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Disputing college paths

  1. Feb 10, 2014 #1
    Hello everyone. I am a junior in high school right now, and I have been fascinated by physics & astronomy for a few years now. I love math and science in general. I haven't taken a course in physics quite yet (I am taking AP Physics next year). I am considering getting my BS in physics and then going on to pursue a PhD but I am having some internal conflict regarding a few things.

    My mom is worried that a physics degree is not safe because if I do not do well enough in college to get accepted to grad school I'd be stuck with a major that is essentially useless as a BS. I have been considering engineering careers (mainly mechanical/aerospace) that make use of a lot of physics but reading research done in physics and theoretical junk, fusion, string theory, always brings me back to the theoretical side of physics. I also am very turned off by the 'business' and 'economic' aspect of what seems to be associated with a lot of engineering careers. I just want to do what I love to do without having to worry about "pleasing the higher-ups". The idea of working for an "engineering firm" disgusts me, I do not want to be involved in business or that sort of atrocious capitalist jiggle-jaggle.

    What GPA would I need for my undergrad to have near-certain acceptance from a university for a phd program?

    What kind of jobs are there for physics majors who do not go to grad school, outside of teaching high school?

    What is the job outlook like for physics PhDs? From what I have heard, the physics PhD and generally science PhDs are having much trouble finding faculty jobs because a ton more PhDs are entering the market than are faculty positions opening. On average, how many postdocs does a PhD go through before gaining tenure at a university? Also, where else do they work that is NOT in academia, and how widespread are these jobs? If I am to get a PhD in physics will I be able to get a sustainable salary in a physics-related career? (I do not intend on having any kids as of now).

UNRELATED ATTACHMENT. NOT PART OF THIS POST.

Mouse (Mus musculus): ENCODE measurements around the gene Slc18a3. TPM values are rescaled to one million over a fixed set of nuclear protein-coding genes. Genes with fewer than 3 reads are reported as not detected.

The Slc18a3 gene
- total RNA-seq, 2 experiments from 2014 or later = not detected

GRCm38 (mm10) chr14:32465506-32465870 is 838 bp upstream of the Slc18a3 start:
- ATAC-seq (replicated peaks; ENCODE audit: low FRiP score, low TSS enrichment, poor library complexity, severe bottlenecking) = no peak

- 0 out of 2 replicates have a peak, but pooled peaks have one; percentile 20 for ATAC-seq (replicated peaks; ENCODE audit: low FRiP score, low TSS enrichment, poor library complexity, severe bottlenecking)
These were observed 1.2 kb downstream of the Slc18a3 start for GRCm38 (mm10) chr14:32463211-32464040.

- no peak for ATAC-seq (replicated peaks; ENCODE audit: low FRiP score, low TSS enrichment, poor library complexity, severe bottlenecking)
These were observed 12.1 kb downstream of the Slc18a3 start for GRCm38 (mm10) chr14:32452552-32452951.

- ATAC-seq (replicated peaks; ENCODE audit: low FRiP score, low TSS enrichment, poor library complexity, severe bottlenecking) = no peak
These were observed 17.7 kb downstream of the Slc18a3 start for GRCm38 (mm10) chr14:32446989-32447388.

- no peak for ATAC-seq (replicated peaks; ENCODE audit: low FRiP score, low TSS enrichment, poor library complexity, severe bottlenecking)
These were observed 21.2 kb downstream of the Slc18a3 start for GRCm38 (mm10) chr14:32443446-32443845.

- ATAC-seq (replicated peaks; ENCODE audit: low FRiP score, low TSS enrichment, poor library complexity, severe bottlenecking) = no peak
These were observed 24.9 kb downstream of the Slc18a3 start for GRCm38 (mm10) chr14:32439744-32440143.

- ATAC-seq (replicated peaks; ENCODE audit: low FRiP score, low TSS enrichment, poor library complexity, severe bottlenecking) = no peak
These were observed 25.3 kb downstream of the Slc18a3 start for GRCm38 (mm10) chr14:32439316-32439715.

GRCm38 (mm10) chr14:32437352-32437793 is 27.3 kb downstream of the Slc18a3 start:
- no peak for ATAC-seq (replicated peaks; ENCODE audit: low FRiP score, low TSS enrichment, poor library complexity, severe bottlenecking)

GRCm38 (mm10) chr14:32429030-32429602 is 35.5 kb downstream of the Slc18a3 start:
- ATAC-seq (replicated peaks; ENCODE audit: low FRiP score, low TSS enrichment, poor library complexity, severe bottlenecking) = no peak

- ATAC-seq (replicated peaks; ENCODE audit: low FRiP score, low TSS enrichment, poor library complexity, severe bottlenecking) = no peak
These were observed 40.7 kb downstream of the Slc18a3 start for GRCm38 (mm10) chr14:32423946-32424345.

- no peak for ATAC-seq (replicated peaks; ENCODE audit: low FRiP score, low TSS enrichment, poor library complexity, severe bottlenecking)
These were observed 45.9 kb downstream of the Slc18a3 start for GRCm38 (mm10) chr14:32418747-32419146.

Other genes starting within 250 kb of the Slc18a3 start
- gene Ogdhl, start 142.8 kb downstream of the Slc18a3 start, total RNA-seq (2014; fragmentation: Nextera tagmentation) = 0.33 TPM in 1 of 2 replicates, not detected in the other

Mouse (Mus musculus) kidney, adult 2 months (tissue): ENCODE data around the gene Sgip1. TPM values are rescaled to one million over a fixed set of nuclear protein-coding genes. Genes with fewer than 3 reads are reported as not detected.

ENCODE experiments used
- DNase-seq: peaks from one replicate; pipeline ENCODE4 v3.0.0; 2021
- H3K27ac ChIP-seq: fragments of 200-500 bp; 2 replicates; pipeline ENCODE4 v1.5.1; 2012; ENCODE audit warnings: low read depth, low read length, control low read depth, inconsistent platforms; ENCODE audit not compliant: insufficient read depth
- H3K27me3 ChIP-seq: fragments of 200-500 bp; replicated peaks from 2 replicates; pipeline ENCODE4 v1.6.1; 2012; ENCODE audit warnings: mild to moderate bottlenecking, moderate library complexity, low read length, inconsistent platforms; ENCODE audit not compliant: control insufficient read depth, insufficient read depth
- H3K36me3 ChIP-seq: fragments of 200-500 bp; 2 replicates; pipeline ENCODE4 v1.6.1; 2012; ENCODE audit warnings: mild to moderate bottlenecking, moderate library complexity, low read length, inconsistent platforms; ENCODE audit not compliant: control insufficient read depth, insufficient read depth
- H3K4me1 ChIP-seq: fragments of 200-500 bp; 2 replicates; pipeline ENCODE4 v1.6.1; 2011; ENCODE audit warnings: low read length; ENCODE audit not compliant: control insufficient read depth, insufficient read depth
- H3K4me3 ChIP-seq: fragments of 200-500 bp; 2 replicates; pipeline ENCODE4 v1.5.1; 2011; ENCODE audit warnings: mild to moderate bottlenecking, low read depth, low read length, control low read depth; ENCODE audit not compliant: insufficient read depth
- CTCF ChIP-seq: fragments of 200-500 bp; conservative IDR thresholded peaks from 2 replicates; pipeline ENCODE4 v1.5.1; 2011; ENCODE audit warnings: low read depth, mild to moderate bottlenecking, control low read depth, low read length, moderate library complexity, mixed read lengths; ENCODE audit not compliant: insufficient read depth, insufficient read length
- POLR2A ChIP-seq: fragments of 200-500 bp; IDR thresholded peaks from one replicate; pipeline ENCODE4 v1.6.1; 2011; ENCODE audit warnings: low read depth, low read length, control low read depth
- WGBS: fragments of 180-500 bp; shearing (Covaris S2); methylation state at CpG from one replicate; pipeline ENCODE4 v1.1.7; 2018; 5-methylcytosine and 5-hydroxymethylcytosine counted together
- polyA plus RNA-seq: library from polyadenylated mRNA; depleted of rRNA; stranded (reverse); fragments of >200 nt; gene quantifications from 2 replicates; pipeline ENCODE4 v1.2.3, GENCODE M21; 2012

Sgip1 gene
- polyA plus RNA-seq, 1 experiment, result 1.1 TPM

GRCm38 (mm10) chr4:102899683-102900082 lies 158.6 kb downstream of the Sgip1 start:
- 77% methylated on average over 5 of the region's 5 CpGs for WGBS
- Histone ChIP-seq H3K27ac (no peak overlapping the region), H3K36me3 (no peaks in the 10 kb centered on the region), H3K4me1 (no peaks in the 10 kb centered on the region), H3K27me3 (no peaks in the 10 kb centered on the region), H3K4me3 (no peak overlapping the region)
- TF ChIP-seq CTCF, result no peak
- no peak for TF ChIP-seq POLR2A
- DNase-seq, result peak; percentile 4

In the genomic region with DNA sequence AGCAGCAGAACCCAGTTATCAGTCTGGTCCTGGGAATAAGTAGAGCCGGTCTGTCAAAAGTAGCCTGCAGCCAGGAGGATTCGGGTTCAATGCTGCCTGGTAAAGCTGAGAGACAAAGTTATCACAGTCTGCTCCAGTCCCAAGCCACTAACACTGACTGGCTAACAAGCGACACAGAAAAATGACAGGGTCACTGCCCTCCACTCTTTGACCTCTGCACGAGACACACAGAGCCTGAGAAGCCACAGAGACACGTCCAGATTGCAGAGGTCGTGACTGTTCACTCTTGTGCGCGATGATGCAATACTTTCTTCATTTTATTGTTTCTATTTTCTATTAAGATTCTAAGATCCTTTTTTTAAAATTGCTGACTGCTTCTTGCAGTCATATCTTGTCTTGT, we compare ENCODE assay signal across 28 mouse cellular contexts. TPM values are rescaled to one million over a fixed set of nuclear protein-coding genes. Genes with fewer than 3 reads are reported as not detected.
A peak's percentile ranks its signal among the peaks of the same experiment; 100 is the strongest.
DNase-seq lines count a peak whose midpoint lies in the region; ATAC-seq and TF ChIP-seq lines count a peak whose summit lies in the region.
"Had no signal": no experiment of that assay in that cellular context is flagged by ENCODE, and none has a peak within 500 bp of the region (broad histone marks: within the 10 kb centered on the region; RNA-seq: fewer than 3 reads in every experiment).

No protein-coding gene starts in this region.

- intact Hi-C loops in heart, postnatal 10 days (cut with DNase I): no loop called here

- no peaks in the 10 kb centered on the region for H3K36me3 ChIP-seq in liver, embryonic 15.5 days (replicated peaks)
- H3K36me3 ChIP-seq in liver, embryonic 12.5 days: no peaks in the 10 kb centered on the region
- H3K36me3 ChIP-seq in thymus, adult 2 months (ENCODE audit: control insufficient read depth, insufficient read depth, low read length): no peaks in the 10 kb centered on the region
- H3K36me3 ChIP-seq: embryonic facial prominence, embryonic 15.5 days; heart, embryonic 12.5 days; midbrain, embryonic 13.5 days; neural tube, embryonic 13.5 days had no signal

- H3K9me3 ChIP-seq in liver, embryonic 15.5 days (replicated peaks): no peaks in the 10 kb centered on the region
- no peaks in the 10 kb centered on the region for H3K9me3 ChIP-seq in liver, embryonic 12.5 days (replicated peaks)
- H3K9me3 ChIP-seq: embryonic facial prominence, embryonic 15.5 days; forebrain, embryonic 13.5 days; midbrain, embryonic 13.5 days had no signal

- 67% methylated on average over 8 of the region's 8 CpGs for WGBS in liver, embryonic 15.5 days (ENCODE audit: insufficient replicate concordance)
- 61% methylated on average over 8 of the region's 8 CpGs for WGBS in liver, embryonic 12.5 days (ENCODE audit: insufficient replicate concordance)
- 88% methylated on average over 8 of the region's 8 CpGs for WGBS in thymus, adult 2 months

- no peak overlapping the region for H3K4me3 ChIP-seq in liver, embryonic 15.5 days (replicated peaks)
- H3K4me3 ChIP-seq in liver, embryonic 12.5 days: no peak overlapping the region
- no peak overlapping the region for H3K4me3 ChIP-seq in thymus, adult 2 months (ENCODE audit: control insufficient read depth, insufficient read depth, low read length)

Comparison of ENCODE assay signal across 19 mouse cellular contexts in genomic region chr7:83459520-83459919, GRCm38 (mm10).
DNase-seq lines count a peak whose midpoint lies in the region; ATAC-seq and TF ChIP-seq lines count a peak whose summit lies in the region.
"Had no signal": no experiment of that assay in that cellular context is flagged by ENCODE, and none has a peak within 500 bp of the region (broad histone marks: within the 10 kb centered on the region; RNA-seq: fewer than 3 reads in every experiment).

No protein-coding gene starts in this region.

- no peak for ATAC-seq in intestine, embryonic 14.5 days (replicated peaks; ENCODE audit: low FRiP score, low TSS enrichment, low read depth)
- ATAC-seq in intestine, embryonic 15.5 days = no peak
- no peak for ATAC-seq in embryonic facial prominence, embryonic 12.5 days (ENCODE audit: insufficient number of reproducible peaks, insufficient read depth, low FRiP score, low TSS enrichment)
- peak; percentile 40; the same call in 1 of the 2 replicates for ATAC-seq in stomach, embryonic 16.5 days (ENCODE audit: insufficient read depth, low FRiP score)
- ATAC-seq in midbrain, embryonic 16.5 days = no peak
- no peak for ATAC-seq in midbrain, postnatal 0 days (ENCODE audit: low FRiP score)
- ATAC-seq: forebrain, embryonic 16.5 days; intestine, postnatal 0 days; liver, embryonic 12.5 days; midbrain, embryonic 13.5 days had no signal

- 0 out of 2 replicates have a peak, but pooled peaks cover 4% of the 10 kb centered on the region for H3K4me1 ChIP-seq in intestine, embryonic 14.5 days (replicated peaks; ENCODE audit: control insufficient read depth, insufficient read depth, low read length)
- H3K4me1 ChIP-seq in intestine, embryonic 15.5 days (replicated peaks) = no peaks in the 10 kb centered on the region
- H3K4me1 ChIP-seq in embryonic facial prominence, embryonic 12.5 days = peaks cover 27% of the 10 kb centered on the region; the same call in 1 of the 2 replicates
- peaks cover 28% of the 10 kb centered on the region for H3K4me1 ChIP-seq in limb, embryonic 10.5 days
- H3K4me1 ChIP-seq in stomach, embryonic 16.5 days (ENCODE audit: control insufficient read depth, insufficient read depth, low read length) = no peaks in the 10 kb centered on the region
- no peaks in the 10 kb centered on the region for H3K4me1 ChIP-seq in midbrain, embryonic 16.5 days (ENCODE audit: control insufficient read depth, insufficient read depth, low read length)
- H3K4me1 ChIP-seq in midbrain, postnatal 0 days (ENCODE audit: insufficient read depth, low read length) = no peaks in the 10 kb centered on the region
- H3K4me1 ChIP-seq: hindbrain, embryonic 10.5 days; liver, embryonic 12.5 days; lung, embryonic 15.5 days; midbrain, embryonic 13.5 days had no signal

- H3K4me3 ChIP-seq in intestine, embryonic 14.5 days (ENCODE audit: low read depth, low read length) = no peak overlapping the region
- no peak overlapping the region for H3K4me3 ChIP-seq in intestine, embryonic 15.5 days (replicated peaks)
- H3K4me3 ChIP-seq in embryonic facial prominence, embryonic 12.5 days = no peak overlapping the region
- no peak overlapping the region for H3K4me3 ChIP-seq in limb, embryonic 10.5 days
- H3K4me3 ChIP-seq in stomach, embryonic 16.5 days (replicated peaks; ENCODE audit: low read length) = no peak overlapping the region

I am also under the impression that most grad students are funded through TA or RA and stuff like that, as well as a stipend. Is it unusual for a student to NOT have funding? Is it based on merit or need or anything like that or is it expected that a college will fund your PhD?

    Thank you in advance for all the answers. I have been having a lot of trouble finding unbiased answers from people I know as well as finding accurate, concrete information online.
  2. jcsd
  3. Feb 10, 2014 #2


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    1. I would suggest reading my "So You Want To Be A Physicist". A lot of your question on the "process" is covered in there.

    2. Job prospect: There are numerous threads already on this. Read this thread, for example:


    and read my response in Msg. #24.

    3. Pay attention to the fact that in the poll that I linked to in my message, there is an extremely high probability that what you think you want to do now, at your stage, will not be what you will end up in by the time you enter the job market. Think about that while you consider the area of physics you want to go into. Is it worthwhile to narrow your choices down right now, or should you try to explore other areas as well considering that you haven't really seen ALL of physics yet?!

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